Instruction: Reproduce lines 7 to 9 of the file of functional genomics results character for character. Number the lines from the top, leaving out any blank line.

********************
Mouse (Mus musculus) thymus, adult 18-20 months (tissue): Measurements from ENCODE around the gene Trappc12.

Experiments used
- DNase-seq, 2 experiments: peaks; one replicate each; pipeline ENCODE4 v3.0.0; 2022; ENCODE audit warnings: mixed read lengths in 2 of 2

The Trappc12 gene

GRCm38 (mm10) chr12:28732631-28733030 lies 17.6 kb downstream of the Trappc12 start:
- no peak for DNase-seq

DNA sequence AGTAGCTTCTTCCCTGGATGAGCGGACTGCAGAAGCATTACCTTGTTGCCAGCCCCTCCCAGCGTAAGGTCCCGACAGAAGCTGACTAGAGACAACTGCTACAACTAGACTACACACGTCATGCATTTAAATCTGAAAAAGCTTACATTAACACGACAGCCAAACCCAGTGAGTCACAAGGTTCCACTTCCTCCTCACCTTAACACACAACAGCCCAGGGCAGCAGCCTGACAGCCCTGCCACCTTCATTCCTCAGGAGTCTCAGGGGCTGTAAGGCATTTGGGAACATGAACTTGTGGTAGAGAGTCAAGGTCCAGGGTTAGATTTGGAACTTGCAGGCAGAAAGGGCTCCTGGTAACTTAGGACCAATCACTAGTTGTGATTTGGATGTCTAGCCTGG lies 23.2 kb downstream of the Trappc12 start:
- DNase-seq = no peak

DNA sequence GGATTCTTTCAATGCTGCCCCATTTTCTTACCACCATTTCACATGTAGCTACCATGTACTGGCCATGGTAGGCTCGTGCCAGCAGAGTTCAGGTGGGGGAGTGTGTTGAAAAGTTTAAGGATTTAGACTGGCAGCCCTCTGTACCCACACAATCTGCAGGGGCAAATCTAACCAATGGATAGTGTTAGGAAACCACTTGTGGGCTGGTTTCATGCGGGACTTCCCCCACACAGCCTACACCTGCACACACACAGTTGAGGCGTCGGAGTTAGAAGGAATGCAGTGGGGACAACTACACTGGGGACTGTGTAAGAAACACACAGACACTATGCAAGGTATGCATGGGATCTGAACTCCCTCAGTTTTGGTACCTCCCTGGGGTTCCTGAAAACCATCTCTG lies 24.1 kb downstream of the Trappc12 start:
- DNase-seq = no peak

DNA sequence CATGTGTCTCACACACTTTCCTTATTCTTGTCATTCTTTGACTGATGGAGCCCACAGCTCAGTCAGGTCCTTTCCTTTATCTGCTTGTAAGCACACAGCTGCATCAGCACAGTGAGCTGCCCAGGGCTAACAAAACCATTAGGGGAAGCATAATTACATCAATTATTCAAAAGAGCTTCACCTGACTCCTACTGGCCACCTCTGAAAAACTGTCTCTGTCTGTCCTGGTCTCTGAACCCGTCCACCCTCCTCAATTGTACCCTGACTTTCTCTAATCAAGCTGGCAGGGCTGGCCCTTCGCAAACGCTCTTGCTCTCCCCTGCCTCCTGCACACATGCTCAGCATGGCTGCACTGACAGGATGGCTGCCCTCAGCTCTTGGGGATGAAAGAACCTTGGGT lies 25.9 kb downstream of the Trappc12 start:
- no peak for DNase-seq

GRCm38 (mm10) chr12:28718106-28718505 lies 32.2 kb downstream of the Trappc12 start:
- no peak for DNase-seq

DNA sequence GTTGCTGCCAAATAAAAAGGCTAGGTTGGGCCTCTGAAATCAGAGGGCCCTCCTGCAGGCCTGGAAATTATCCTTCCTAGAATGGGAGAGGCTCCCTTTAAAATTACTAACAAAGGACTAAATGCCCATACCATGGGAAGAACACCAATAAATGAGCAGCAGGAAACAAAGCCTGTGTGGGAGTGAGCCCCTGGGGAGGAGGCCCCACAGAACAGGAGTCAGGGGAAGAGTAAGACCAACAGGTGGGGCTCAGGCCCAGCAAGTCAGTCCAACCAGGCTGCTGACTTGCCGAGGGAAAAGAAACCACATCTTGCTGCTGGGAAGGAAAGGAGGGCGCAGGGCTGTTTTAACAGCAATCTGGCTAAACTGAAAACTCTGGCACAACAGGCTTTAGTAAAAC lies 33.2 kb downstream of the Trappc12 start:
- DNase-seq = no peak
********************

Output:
DNA sequence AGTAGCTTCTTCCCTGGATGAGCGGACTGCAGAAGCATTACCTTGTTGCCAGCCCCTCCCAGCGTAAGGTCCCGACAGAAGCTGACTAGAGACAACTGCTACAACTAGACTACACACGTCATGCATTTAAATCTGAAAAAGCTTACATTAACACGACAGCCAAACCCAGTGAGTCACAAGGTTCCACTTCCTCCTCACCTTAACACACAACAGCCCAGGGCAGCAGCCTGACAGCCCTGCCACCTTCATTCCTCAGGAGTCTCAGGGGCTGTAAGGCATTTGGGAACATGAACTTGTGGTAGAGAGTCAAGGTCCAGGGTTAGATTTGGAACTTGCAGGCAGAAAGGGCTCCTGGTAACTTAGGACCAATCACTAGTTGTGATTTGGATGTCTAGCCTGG lies 23.2 kb downstream of the Trappc12 start:
- DNase-seq = no peak

DNA sequence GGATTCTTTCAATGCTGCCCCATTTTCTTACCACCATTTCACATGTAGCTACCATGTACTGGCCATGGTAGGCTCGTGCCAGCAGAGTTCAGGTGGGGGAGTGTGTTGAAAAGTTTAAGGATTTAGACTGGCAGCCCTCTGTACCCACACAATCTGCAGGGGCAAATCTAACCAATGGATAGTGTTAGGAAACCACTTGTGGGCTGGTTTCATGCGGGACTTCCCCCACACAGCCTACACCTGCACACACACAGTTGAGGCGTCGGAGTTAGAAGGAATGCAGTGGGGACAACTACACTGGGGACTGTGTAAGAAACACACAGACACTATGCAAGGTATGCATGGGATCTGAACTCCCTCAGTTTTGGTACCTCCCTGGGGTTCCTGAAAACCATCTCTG lies 24.1 kb downstream of the Trappc12 start: